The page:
Given the recent success of James Cameron’s Avatar, more and more films will come out in 3D with the hope of mimicking its immersive style of storytelling. Clash of the Titans may be the first of many 3D action epics eager to trade content for visual eye-molestation.

Starring Avatar’s Sam Worthington as Perseus, Clash tells the story of a time when men rose against the Greek gods, whose immortality depended on human worship. They turn to Hades for help, asking the King of the Underworld to frighten the humans into the arms of the gods. Instead, he feeds from humanity’s terror and rises to threaten the gods on Mount Olympus. The only hope for the Gods and Mankind? The demigod Perseus.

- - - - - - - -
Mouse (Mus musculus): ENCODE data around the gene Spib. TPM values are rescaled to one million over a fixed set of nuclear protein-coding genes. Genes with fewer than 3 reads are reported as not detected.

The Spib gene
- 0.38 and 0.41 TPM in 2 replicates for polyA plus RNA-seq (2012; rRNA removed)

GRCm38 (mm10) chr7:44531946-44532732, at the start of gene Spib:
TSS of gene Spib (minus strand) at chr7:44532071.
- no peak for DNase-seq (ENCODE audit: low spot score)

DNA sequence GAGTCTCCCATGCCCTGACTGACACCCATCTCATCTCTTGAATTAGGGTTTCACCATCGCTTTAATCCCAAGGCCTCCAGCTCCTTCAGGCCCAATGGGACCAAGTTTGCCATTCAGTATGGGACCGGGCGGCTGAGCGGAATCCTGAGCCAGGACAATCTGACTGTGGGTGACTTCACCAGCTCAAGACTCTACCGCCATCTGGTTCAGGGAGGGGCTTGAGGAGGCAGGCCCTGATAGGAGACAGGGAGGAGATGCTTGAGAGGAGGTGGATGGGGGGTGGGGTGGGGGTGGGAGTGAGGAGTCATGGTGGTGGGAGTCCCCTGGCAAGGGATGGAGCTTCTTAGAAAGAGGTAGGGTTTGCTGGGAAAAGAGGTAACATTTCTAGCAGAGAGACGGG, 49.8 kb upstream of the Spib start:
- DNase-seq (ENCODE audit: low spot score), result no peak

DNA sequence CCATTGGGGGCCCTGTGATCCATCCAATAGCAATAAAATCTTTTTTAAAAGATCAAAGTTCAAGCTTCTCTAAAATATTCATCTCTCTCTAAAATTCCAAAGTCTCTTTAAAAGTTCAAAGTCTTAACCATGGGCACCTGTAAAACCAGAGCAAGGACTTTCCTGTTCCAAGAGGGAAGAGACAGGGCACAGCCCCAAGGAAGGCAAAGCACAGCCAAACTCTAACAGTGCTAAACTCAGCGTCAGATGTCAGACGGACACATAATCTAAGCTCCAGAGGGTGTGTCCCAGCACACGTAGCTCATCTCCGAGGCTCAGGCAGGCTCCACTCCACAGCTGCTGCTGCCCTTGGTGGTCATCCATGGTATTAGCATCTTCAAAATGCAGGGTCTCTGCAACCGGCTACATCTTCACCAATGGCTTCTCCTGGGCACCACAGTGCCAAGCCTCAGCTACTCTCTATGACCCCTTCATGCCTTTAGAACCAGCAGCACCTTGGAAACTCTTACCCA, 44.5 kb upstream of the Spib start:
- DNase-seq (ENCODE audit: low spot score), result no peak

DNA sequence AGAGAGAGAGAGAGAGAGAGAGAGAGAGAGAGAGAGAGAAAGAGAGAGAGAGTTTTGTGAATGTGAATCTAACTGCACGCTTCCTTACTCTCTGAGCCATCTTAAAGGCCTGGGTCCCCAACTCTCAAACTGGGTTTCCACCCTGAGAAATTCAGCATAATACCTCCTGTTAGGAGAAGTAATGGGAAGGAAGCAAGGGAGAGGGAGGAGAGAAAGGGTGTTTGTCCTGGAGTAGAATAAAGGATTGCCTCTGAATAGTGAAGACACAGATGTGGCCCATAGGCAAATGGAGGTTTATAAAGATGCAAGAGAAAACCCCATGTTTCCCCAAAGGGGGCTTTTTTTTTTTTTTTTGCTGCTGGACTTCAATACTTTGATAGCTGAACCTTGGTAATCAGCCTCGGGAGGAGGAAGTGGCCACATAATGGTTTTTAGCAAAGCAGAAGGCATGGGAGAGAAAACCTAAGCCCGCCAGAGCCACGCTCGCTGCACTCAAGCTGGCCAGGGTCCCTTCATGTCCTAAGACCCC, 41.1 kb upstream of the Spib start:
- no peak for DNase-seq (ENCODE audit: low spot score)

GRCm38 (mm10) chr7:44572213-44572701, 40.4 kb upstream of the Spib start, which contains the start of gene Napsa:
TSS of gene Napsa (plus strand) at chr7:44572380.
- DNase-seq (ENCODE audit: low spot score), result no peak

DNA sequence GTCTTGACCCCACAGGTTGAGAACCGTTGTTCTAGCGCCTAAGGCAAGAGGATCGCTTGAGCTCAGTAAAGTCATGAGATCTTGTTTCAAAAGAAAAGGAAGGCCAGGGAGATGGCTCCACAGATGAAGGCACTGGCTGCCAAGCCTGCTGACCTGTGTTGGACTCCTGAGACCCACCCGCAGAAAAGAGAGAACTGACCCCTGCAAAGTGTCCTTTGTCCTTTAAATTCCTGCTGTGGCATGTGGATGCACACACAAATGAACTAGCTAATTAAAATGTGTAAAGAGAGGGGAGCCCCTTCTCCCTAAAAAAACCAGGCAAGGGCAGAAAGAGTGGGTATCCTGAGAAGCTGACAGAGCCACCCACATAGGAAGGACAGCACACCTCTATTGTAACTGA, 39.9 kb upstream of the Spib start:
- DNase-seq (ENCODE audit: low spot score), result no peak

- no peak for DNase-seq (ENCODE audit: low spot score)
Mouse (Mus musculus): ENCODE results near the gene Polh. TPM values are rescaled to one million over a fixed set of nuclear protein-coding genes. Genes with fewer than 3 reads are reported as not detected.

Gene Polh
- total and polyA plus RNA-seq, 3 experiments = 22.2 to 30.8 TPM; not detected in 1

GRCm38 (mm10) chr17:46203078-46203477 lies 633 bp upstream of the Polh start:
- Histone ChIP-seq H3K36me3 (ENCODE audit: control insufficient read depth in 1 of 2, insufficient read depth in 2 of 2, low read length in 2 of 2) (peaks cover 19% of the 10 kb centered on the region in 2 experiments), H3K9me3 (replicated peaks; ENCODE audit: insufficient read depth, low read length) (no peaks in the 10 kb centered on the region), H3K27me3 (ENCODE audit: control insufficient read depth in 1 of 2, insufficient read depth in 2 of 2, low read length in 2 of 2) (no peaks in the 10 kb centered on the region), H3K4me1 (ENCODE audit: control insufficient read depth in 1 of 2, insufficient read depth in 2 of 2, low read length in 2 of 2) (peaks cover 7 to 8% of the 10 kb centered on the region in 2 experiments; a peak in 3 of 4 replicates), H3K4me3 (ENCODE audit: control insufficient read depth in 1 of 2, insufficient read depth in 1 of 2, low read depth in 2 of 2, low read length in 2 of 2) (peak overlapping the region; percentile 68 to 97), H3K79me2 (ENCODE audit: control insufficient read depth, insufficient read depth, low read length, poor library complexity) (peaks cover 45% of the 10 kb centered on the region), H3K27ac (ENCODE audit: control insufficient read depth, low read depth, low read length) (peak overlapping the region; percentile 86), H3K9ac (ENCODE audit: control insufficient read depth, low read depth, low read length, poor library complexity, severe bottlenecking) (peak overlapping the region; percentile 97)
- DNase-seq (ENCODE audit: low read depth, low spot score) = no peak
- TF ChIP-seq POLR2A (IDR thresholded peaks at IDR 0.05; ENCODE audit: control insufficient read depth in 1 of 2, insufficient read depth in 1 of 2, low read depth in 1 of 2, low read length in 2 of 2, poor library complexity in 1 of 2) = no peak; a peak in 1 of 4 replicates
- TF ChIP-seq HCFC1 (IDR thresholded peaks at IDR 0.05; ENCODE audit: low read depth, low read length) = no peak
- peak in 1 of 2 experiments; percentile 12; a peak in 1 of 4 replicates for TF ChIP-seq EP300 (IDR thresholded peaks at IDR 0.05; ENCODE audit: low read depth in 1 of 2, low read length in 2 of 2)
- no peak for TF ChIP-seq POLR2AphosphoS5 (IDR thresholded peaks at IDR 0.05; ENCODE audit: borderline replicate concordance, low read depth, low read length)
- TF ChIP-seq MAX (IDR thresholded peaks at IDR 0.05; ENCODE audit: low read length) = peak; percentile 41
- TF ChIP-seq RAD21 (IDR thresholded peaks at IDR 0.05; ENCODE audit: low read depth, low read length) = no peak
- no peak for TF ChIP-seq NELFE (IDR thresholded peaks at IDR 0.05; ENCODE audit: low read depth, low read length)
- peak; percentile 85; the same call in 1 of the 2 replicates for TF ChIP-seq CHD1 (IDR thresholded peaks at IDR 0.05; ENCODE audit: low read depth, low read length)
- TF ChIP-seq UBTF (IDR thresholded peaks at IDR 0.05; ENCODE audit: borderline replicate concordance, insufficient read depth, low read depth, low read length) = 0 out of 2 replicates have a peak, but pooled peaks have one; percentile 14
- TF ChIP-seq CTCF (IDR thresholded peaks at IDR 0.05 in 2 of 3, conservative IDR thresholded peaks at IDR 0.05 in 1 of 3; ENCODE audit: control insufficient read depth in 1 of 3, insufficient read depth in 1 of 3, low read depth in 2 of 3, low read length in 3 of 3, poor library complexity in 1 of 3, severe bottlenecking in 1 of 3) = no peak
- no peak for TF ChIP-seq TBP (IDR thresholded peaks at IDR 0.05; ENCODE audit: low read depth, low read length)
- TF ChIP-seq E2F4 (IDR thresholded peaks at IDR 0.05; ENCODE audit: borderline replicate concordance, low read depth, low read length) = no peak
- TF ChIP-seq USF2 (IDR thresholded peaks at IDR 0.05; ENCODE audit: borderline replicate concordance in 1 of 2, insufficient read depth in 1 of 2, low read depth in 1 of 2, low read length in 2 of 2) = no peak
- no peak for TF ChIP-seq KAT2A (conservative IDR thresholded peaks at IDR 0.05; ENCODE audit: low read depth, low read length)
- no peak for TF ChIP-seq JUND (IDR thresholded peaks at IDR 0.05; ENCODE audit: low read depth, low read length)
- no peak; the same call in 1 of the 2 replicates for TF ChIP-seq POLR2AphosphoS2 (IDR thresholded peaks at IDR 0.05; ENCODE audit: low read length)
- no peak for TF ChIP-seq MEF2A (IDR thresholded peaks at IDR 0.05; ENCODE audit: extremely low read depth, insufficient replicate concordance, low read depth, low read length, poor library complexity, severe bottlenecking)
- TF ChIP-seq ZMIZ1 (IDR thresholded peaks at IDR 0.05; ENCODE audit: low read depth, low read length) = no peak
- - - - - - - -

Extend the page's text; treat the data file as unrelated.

To compare the film’s use of 3D to Avatar’s would be an insult to film making. While the visuals establish a depth the plot only grasps at, they fail to make the audience feel surrounded by the scenery. Instead we are treated to run-of-the-mill homoerotic dialogue with matching bravado that would make Leonidas sport wood.

The characters and the story fail to bring anything beyond the bare minimum to the plot. They serve as nothing more than delivery mechanisms for the film’s special effects. At least those do not disappoint. From the larger-than-life gods to the creepy desert-dwellers, the spectacles demonstrate both masterful aesthetics and ill-conceived attempts at original additions to a classical mythology.

More confusing than the patchwork of mythologies is the film’s mixed message, which can’t decide whether power lies in humanity or divinity. In the end, Clash of the Titans adds little to a history of misguided adaptations besides fancy swordplay and art direction.

2 Stars

Directed by: Louis Leterrier

Starring: Sam Worthington, Liam Neeson, Ralph Fiennes

Rated PG-13, 118 min.